On Thursday – October 5th – The Iraqi Children Foundation (ICF) and awesome IRONMAN challenger Mais Abousy are joining forces to compete for a share of $50,000 in cash for Iraq’s most vulnerable kids.

Mais, an Iraqi-American mother and lawyer, is training for the October IRONMAN where she will compete carrying US and Iraqi flags.  She will swim 1.2 miles (1.9K), bike 56 miles (90K), and run 13.1 miles (21K) along with some 2,800 athletes and thousands of observers from around the world.

October 5th is a great opportunity to make a high-impact gift and finish your year-end giving early.  The donation “race” starts at 9:00:01 am and ends 11:59:59 pm Washington DC time (EDT).  How much we raise October 5th determines what portion of the $50,000 pot ICF wins.  Plus, for every new monthly donation, ICF gets a 1-month match.

If you are “in”:

  1. Post this link on your calendar for October 5th
  2. Decide on a 1-time gift or monthly donations
  3. Execute October 5th!

Want to know what your gifts do?

  • $10 covers four nutritious, yummy meals for kids
  • $25 reserves a seat on the Hope Bus for a boy or girl for a whole week with tutoring, a healthy lunch, fun, & more
  • $30 a month can support a social worker to help kids stop working, go to school, access health care, and get loving interventions to stop abuse and neglect
  • $50 a month helps cover the salary of a “street lawyer”  to defend kids in court, help kids get documents to go to school, and teach children to protect themselves against dangers on the streets from criminals, human traffickers, and extremists

UN Migration Agency Assists Newly Displaced from Hawija

Military operations to retake Hawija district and surrounding areas, which began on 21 September, have to date displaced more than 2,400 individuals from Hawija, Kirkuk governorate and Shirqat, Salah al-Din governorate. The majority displaced to Ninewa governorate, including 1,700 individuals bussed by Iraqi authorities to IOM’s Haj Ali emergency site 60 km south of Mosul.

Most of these recently displaced people arrived to a secure area after fleeing their towns and villages, many walking five to 10 hours through desert lands, leaving them dehydrated and exhausted.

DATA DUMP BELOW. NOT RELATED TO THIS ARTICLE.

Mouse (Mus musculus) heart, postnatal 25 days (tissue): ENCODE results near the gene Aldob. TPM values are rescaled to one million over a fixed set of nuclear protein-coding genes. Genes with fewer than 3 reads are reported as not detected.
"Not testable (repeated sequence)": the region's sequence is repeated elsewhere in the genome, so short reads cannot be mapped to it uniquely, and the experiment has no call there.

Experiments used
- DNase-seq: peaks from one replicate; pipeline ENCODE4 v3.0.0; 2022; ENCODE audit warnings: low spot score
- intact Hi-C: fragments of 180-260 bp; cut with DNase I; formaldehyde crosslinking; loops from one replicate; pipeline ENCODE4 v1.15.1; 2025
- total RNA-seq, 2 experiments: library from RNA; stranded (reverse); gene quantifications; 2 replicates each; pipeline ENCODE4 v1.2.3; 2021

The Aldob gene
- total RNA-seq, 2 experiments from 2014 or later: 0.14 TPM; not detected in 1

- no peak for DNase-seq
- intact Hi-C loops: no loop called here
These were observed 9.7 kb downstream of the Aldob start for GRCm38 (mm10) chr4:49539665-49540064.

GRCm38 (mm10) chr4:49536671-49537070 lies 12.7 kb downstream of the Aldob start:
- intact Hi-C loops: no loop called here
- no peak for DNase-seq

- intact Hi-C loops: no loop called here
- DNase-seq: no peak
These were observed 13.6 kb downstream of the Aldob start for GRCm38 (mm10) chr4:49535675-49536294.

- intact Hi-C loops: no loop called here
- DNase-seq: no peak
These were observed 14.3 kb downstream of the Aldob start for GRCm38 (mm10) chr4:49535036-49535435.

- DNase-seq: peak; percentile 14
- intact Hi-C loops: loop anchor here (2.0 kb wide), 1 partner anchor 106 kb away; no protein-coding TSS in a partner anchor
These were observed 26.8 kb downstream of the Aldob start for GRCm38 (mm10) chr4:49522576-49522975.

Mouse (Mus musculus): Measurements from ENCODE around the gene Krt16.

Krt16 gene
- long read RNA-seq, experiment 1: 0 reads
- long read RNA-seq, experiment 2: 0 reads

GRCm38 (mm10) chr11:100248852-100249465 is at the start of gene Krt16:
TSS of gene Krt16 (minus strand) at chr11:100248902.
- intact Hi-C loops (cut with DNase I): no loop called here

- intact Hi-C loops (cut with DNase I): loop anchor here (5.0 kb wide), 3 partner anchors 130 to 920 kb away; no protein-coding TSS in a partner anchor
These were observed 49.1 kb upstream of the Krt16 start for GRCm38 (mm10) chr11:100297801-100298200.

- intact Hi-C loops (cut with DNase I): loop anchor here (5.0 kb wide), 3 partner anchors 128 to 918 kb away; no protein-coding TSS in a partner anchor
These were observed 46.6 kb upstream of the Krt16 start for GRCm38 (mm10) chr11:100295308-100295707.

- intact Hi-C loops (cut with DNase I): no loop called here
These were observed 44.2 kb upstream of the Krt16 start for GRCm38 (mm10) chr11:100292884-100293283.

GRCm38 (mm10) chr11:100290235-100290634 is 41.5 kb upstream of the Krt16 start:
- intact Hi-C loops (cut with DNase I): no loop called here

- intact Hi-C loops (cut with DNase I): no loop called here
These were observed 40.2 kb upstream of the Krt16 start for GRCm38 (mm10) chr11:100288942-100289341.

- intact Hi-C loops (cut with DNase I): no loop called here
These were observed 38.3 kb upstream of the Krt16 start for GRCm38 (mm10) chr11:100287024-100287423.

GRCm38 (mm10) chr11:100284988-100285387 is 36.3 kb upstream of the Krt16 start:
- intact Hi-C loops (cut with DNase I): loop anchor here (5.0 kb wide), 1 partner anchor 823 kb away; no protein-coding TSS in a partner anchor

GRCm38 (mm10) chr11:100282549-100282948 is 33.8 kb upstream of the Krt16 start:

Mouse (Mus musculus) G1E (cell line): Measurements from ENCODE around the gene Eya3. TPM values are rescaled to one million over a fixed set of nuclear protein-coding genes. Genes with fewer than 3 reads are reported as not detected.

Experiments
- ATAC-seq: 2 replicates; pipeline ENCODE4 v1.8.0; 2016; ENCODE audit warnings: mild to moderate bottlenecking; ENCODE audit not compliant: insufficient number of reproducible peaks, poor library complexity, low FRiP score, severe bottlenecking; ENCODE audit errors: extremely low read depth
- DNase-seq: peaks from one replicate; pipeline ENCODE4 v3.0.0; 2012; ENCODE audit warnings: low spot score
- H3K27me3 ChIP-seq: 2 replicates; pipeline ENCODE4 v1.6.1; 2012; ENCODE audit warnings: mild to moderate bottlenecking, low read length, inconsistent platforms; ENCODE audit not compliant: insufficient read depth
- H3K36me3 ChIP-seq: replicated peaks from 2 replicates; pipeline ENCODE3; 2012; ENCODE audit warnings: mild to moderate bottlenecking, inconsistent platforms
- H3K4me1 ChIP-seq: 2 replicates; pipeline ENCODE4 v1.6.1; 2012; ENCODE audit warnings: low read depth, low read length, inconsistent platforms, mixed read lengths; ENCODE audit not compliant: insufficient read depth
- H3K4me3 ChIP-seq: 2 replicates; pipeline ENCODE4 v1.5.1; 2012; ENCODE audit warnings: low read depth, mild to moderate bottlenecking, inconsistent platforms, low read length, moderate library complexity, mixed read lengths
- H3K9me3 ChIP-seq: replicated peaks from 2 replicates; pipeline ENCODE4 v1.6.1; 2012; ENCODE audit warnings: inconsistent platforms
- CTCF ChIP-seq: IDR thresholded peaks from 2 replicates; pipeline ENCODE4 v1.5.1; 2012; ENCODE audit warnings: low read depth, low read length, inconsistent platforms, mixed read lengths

The majority of IDPs arriving at Haj Ali are children, women and older people. As the military operations continue, thousands of additional families are expected to be displaced and in need of assistance.

Upon arrival, families are assigned a tent and given two kits: a Rapid Response Mechanism kit (food, water and a hygiene kit) from a local NGO; and an NFI kit from IOM, including mattresses, bedding, kitchen set, fan, light, plastic mats, gas cooker, and more. An IOM doctor is present at registration to identify urgent health needs.

Amal, 24, from Tal al-Wared village in Hawija district, along with a group of family members, arrived in Haj Ali site on Friday, September 22. While visiting IOM’s health center for medical checkups, she said “Life in Hawija was very difficult, there were shortages of food and basic supplies. I am very concerned about my 16 relatives who were not able to depart with us. We are still waiting to hear from them.”

Dr. Ahmed Basheer of IOM at Haj Ali site was among a group of first responders to provide emergency medical care for newly displaced people.

AMAR to open Health Clinic in Mosul

By Robert Cole, AMAR Foundation.

We’re excited to announce that work is about to begin on a new AMAR International Charitable Foundation Public Health Care Centre (PHCC) on the outskirts of Mosul.

Thanks to a huge fundraising effort by our supporters, we have sufficient to rehabilitate, resource and re-open the badly damaged existing government clinic in the village of Bazwaya, just East of the city.

Thousands fled the area when Daesh invaded three years ago. Historically, Bazwaya was a multi-faith town, and united by their common need to return to normality and peace as quickly as possible, many families are going home to salvage what they can and begin again.

AMAR Teams have been working on the ground to identify areas where the AMAR Model of PHCC Services can best be deployed to serve the returnees. Whilst huge humanitarian efforts are underway throughout the region, many of the smaller and less known communities remain isolated and without critical facilities.

Our health teams believe the grim conditions mean there is a huge threat to the population from communicable diseases, illness and infection from injuries. The harsh winter is also on the horizon and will add additional strain to an already dire situation.

But at least for these communities Daesh are gone.